What surprised me was that the diaphragm was in great shape. Also, the side away from the fluid, was surprisingly dry. I was expecting to find a damaged diaphragm and the contact side full of brake fluid. My conclusion was that the mechanical function of the switch was intact and functioning as designed.

    However, if you will look closely at the copper wafer, you will notice a couple of small crescent shaped dark spots corresponding to the fixed copper contacts imbedded in the bakelite insulator. Those contacts have similar spots of corrosion as well.
    Click image for larger version

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    My conclusion is that there must be some tiny bit of silicone brake fluid getting by the rubber diaphragm. It is not much, but must be enough to cause some chemical reaction in the presence of electrical current to cause the corrosion to form. Apparently, the corrosion itself is non-conductive, and once the contamination
    reaches a certain build-up, it will not allow current to flow, even when the contacts are mechanically pushed together under pressure.

    That exposes the problem. All we need now, is a solution. I wonder if there is some type of lubricant or chemical that would prevent the corrosion? Of course, it is not something we could solve in our back yards. It will have to be addressed at the point of manufacture.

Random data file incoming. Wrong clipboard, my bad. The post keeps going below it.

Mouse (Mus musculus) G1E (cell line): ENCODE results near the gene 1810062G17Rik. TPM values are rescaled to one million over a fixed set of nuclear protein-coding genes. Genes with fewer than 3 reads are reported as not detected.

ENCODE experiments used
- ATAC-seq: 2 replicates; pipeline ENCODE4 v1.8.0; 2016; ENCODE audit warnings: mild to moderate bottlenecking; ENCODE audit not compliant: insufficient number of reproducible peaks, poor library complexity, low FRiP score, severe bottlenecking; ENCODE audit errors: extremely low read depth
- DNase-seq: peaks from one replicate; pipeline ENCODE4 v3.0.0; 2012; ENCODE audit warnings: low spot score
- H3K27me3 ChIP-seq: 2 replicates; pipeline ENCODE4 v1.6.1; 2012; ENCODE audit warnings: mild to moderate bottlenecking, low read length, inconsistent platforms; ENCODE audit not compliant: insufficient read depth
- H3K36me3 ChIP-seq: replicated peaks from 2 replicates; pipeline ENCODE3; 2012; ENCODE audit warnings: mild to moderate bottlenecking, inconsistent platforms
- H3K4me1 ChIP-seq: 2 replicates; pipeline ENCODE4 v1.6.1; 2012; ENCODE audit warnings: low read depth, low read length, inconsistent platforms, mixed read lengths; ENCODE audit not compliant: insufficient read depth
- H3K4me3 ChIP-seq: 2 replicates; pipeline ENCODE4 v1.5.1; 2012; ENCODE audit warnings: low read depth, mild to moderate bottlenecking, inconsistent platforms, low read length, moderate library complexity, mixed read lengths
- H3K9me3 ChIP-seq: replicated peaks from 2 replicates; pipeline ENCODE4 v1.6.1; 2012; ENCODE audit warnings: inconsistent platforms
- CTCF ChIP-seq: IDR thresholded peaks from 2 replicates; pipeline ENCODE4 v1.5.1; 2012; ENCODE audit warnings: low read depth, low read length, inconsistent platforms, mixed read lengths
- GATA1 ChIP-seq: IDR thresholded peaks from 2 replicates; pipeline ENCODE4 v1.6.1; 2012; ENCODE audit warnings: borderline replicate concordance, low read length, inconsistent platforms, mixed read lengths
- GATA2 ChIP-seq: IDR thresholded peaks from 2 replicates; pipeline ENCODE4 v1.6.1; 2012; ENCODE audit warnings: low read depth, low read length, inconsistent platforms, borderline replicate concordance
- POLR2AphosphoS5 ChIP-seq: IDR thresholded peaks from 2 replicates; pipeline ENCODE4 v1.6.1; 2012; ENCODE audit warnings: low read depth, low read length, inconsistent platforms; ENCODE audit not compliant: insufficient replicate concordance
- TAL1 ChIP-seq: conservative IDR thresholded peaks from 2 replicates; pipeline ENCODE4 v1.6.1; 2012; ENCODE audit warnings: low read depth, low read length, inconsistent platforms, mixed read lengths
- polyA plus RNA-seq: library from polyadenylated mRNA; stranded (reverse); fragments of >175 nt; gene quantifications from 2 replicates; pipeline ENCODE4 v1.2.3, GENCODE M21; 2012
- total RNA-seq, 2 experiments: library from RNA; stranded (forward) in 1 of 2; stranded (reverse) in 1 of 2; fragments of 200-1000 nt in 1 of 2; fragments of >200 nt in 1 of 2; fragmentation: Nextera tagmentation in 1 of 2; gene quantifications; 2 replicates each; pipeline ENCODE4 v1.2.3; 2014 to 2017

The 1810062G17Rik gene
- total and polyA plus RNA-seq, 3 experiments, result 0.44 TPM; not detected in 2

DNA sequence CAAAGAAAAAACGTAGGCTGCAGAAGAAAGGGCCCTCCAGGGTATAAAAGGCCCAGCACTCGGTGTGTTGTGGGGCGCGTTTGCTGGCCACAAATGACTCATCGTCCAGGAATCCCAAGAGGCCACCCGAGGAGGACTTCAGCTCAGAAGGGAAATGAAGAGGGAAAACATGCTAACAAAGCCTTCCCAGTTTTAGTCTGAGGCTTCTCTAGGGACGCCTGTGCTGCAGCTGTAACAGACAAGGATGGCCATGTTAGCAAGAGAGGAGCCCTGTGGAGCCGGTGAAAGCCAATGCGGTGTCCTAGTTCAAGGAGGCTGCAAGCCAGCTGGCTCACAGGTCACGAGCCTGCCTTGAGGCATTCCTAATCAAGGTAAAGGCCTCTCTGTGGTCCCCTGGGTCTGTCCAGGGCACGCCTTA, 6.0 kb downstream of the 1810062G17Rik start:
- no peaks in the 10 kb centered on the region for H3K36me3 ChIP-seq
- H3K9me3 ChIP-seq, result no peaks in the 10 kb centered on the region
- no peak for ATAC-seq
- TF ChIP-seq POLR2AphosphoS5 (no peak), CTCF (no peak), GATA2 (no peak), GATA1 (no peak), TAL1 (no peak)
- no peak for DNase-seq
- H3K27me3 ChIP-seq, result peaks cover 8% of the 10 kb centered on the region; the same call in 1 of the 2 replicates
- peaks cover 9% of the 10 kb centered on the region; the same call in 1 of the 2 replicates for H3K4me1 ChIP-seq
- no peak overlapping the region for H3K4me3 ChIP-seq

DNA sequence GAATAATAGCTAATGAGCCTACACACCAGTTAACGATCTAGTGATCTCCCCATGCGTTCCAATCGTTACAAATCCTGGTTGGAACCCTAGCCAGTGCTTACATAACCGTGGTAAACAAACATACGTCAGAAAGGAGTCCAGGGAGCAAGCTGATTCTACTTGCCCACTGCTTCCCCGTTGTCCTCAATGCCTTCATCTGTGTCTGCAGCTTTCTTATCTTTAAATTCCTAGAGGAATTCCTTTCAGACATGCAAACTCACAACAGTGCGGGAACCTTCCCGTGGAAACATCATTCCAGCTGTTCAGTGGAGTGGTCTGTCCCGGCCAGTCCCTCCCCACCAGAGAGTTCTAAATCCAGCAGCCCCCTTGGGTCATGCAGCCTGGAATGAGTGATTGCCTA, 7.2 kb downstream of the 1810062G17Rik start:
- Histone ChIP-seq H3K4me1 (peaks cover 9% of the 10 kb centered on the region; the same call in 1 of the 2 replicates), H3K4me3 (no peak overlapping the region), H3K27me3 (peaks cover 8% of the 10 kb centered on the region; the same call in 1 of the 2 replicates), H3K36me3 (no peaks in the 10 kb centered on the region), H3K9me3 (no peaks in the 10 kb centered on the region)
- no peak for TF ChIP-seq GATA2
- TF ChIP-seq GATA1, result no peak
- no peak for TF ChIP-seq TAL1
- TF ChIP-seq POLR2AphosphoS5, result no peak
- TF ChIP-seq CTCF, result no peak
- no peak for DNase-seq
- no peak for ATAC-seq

Last edited by jclary; 04-23-2016, 04:47 AM.
    John Clary
    Greer, SC

    SDC member since 1975

  • #2
    Good sleuth work!

    Ron Francis makes a silicone compatible switch...

    http://www.ronfrancis.com/prodinfo.asp?number=SW-32

    Also Painless Wiring and Harley Davidson. Probably others.
    Dick Steinkamp
    Bellingham, WA

    Comment


    • #3
      Excellent work John! This may be why that some Members, I believe Jon Myer is one, recommends a drop or two of DOT 3 or 4 Fluid in the switch before installing a New switch on a Dot 5 Silicone equipped Car.

      If that DOT 3 stays in there, it would prevent the DOT 5 from damaging the contacts and could actually extend the life or permanently save it.
      You also could add fittings to those Switches that mount other than upside down, to make them fit that way helping to hold the DOT 3 fluid in.
      StudeRich
      Second Generation Stude Driver,
      Proud '54 Starliner Owner

      Comment


      • #4
        Good job John.